The discussion paper presents a proposal for United Nations Convention on Corporate Social Responsibility and Accountability to be established at Rio+20, in order for corporate social responsibility to leap forward and consolidate the private sector as a protagonist for change. The proposal is convened by Stakeholder Forum and Vitae Civilis, under the Dialogue on a Convention for Corporate Social Responsibility and Accountability (CSRA), a global multi stakeholder process which engages civil society organisations, corporations and corporate social responsibility initiatives in the development of the Convention proposal.
In order to reflect the core elements of the Convention, the proposal asks for paragraph 24 to be amended during the Rio+20 negotiating process, to the following:
- “We call for the UNGA to establish an Intergovernmental Negotiating Committee for a United Nations Convention on the creation of a global policy framework which requires all listed and large private companies to implement sustainability issues into their management and throughout their supply chains, and to integrate sustainability information within the reporting cycle.”
Business in sustainable development has been considered at UN Conferences since the United Nations Conference on Human Development in 1972, with the Stockholm Declaration preamble referencing business responsibilities. The role of business was discussed further at the Brundtland Commission, the 1992 UN Conference on Sustainable Development, and the 2002 World Summit on Sustainable Development. The regulation of corporate behaviour is acknowledged in a wide range of subsequent multilateral environmental agreements and sustainability initiatives, and has a vast foundation within the UN system. A Convention on Corporate Social Responsibility and Accountability would be the appropriate next step towards sustainable business practice.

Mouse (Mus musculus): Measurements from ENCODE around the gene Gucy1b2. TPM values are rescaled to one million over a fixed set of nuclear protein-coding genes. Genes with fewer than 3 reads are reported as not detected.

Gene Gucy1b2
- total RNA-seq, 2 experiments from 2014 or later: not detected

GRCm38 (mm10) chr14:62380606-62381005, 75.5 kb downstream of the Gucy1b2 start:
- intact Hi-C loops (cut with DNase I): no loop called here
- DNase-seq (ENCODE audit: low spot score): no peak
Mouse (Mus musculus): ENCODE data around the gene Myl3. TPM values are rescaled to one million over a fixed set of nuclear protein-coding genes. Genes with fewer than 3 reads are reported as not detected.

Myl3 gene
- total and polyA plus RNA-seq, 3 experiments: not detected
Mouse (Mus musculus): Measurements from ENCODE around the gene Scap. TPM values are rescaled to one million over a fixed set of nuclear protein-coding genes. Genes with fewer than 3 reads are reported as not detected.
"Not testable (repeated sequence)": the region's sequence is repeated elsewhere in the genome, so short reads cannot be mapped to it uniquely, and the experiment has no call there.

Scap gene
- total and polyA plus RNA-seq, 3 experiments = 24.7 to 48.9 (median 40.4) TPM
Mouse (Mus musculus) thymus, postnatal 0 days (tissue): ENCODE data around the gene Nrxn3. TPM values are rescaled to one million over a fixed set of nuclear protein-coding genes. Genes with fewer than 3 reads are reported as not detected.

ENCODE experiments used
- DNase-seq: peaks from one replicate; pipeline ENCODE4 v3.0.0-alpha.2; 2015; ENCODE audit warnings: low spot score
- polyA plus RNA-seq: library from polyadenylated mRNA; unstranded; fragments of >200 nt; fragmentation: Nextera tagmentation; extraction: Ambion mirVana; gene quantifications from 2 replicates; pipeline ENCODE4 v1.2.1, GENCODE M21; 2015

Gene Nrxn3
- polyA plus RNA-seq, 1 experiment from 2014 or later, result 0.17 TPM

The proposed Convention would address business practices regarding environmental issues, social issues, ethics, transparency and disclosure, human rights, their relationship with communities and other stakeholders, and supply chains. The ultimate goal of the Convention is to level the playing field among businesses so that environmental degradation, human rights violations and unethical behaviour are not used as a competitive advantage. Instead, ethical corporate behaviour would be a signal of innovation, good management, and increased productivity enhancing competitiveness in an exclusive fashion.
Corporate operations and relations involve different countries, subsidiaries and suppliers, a complex system providing difficulty for authorities and the public to oversee and scrutinise activities. Information should be publically available on a company’s impact upon: organisational governance, human rights, labour practices, the environment, fair operating practices, consumer issues and community involvement, and development.
Hypocrisy exists in business practice where the operation of corporations in developing countries frequently contributes to those countries’ underdevelopment, while eroding jobs, working standards, and living conditions. Meanwhile responsible businesses lose their competitive ability against companies which incur lower costs through socially and/or environmentally degrading practice.
Ultimately, voluntary corporate social responsibility reporting has made significant contributions to corporations operation. However the incremental progress of such initiatives poses environmental and societal risks. A Convention would create a fair and competitive corporate environment that respects, and is a protagonist for, sustainable development.
HOW YOU CAN CONTRIBUTE
The full paper is available here. We are very interested in receiving input and comments on our papers to help guide and inform the Dialogue process. We are interested to know:
- How can corporate sustainability reporting strengthen private sector responsibility and accountability?
- What can governments do to advance this agenda and develop the role of the corporations in sustainable development?
- Do you have any suggestions to strengthen this particular proposal?
- What do you consider a successful corporate social responsibility and accountability outcome at Rio+20?
Please go to our Forum to voice your opinions on these topics, and any other aspects you consider relevant to the Dialogue. We hope to encourage discussion to successfully integrate this knowledge into the Dialogue.